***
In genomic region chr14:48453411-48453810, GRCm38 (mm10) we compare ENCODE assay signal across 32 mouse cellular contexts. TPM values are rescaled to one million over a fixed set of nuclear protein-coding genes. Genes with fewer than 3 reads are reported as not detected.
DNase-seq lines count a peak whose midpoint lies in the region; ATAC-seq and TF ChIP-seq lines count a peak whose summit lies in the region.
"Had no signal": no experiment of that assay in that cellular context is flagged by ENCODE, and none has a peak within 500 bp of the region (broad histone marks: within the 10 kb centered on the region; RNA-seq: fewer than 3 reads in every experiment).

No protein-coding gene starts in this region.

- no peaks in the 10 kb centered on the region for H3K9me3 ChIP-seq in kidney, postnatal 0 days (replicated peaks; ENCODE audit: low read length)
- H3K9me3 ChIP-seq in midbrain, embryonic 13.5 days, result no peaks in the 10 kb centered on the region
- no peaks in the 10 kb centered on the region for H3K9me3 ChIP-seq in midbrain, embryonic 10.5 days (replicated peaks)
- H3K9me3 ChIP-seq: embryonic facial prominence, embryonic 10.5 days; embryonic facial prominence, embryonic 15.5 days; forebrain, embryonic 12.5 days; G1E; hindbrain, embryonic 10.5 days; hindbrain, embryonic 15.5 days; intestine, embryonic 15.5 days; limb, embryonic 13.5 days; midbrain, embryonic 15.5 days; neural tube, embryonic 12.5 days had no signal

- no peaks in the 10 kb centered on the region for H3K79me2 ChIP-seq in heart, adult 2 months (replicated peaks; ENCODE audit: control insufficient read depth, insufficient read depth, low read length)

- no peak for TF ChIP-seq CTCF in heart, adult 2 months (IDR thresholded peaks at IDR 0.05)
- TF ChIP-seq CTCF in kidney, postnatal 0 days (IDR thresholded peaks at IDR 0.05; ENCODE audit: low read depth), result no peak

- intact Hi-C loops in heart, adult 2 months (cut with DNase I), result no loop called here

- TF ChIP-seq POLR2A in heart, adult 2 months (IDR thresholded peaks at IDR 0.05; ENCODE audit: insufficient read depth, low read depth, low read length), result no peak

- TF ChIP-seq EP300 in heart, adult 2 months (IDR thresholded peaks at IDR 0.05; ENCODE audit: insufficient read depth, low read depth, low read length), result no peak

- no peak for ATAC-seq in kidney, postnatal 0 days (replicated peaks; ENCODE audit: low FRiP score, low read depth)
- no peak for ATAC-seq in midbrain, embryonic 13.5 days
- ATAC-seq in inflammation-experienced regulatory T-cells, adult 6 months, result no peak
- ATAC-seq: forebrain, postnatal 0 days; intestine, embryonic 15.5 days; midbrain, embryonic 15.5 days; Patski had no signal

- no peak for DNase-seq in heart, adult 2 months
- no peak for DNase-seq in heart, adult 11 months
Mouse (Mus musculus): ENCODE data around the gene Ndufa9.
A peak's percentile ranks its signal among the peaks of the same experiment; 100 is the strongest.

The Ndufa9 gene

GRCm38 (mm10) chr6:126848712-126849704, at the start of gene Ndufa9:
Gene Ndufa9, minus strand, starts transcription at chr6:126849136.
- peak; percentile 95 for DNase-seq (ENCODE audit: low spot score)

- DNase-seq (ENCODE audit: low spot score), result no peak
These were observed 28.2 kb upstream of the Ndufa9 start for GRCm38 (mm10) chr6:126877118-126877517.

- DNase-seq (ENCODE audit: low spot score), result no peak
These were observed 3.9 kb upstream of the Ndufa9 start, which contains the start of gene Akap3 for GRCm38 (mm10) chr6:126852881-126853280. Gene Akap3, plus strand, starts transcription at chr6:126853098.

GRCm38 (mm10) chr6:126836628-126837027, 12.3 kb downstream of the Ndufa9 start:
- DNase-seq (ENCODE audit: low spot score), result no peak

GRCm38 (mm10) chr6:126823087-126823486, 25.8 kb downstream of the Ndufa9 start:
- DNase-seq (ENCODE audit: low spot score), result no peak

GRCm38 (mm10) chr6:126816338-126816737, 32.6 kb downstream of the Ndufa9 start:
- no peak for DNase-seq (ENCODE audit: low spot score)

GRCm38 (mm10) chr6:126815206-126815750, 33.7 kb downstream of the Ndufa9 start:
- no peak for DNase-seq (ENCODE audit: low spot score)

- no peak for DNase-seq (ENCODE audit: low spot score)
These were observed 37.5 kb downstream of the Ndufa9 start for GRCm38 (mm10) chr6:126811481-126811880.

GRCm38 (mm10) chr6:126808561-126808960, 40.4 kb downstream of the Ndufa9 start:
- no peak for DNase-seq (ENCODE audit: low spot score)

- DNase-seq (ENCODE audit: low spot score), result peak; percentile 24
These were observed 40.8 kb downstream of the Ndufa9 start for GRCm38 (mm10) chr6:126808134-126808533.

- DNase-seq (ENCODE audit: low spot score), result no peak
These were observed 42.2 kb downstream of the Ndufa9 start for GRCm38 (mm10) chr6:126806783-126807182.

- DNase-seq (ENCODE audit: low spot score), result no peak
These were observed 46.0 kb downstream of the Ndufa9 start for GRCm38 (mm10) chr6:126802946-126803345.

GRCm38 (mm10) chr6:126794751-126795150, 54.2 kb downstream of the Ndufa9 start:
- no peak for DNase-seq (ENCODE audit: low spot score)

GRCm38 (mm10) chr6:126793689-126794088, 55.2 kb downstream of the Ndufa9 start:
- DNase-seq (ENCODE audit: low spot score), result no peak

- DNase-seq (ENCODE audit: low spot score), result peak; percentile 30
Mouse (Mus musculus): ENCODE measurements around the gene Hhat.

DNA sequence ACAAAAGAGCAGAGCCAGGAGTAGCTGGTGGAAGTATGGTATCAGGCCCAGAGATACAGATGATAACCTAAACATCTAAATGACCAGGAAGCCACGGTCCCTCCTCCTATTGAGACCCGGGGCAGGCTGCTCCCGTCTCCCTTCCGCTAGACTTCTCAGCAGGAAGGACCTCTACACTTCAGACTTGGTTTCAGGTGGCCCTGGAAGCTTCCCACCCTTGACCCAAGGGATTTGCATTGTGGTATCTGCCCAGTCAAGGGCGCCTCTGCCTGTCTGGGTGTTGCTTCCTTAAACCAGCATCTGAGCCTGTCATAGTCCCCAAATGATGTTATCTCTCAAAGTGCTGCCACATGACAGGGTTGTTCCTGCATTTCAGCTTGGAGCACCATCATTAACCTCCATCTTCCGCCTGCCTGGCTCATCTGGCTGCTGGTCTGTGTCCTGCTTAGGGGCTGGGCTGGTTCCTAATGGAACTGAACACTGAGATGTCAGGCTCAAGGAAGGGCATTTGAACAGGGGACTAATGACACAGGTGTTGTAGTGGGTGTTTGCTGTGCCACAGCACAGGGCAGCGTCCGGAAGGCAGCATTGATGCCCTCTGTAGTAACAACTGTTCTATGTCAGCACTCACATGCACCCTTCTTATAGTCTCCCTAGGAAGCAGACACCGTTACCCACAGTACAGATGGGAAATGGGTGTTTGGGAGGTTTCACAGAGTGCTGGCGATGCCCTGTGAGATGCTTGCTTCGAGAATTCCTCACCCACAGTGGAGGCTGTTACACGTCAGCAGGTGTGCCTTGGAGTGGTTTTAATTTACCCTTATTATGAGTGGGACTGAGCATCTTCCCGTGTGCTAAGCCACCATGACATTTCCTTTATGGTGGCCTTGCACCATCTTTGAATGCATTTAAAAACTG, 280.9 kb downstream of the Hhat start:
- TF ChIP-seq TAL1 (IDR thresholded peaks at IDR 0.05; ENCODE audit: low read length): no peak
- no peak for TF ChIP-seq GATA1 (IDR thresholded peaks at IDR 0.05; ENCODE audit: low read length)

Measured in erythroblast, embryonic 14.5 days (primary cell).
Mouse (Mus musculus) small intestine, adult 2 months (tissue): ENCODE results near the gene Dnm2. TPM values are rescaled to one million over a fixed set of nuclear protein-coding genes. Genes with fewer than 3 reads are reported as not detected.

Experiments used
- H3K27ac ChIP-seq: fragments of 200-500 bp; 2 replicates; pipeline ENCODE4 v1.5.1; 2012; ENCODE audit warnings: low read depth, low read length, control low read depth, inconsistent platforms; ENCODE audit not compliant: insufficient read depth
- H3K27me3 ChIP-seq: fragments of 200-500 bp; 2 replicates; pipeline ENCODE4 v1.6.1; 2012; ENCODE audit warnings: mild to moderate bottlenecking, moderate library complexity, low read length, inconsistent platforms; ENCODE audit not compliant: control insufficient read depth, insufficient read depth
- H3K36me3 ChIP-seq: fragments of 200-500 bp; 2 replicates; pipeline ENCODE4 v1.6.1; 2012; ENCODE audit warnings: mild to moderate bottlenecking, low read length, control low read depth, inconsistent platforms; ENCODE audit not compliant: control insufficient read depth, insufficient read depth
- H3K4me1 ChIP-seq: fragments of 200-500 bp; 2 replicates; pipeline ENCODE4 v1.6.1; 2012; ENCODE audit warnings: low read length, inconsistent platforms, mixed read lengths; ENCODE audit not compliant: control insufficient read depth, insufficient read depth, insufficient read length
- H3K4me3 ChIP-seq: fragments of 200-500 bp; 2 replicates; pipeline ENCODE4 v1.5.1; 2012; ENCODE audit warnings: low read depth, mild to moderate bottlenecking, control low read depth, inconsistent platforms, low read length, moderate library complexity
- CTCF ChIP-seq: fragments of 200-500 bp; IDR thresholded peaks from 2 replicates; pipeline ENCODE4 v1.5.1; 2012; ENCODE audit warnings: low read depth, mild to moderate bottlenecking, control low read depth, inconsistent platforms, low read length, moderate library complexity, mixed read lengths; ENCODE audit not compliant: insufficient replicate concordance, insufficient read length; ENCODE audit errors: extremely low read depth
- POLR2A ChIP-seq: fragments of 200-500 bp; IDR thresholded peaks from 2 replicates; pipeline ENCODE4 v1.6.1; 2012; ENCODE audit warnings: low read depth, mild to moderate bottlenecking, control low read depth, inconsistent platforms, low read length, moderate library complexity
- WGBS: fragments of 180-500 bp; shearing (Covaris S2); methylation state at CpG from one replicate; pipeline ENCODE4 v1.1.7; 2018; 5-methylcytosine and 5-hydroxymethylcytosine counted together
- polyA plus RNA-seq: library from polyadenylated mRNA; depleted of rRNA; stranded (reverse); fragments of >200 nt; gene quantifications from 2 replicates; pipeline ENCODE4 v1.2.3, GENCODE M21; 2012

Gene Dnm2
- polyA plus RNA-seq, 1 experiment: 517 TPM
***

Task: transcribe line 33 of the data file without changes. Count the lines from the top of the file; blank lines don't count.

GRCm38 (mm10) chr6:126823087-126823486, 25.8 kb downstream of the Ndufa9 start: